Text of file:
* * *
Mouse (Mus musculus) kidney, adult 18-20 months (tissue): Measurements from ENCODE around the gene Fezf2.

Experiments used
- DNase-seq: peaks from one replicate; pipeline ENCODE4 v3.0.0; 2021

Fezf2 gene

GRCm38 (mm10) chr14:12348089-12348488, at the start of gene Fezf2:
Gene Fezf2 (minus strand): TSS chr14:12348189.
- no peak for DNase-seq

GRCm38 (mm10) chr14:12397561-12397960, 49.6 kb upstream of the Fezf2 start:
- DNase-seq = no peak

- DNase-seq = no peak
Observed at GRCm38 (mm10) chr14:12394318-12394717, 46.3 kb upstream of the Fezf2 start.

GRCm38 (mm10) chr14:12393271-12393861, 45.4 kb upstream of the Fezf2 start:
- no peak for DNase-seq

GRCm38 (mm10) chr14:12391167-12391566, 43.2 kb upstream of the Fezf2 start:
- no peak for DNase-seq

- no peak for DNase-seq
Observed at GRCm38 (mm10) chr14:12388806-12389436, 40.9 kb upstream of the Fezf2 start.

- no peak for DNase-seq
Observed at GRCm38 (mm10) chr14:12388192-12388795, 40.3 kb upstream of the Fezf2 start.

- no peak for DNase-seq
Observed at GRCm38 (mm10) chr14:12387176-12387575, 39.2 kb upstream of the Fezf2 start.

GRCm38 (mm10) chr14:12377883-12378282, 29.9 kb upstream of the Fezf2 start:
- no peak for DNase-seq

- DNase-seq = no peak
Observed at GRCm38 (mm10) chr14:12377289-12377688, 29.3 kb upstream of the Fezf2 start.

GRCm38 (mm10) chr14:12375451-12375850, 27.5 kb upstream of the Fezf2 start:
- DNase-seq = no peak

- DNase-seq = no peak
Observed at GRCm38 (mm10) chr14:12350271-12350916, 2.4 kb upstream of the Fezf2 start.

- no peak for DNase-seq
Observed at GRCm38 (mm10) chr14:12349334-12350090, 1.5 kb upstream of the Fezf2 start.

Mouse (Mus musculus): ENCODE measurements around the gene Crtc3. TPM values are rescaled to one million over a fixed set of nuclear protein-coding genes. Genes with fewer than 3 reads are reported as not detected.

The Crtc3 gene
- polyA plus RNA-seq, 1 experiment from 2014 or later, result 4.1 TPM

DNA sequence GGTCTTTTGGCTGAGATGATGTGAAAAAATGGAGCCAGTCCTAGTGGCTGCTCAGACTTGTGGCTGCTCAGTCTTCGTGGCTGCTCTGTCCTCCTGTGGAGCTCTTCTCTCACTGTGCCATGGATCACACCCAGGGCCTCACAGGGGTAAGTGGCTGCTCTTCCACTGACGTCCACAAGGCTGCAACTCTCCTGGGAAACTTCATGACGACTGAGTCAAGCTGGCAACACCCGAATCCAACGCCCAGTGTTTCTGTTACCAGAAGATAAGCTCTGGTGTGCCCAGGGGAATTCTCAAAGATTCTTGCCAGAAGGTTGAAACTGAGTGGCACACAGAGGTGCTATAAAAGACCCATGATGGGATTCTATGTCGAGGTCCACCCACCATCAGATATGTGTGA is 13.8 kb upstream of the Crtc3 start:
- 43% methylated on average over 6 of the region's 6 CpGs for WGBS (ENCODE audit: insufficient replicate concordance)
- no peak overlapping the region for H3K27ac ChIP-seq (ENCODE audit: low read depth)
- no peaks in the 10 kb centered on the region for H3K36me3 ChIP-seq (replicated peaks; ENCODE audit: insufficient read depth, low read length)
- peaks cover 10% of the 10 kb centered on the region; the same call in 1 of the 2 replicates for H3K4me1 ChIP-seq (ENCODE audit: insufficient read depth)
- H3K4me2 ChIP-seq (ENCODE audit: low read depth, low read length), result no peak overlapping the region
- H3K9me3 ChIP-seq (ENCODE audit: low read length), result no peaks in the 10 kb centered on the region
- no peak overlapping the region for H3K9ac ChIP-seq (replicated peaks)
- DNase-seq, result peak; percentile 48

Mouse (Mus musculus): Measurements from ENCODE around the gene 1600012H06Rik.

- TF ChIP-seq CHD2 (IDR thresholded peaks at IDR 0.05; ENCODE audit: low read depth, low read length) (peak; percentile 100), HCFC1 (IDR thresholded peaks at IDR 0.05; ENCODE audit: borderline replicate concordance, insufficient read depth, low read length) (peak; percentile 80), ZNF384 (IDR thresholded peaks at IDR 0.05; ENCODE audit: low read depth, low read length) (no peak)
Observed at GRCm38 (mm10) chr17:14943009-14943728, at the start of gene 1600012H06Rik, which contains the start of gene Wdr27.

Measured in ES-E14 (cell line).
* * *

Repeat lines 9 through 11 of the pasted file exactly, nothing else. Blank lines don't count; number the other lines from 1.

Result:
- DNase-seq = no peak

- DNase-seq = no peak
Observed at GRCm38 (mm10) chr14:12394318-12394717, 46.3 kb upstream of the Fezf2 start.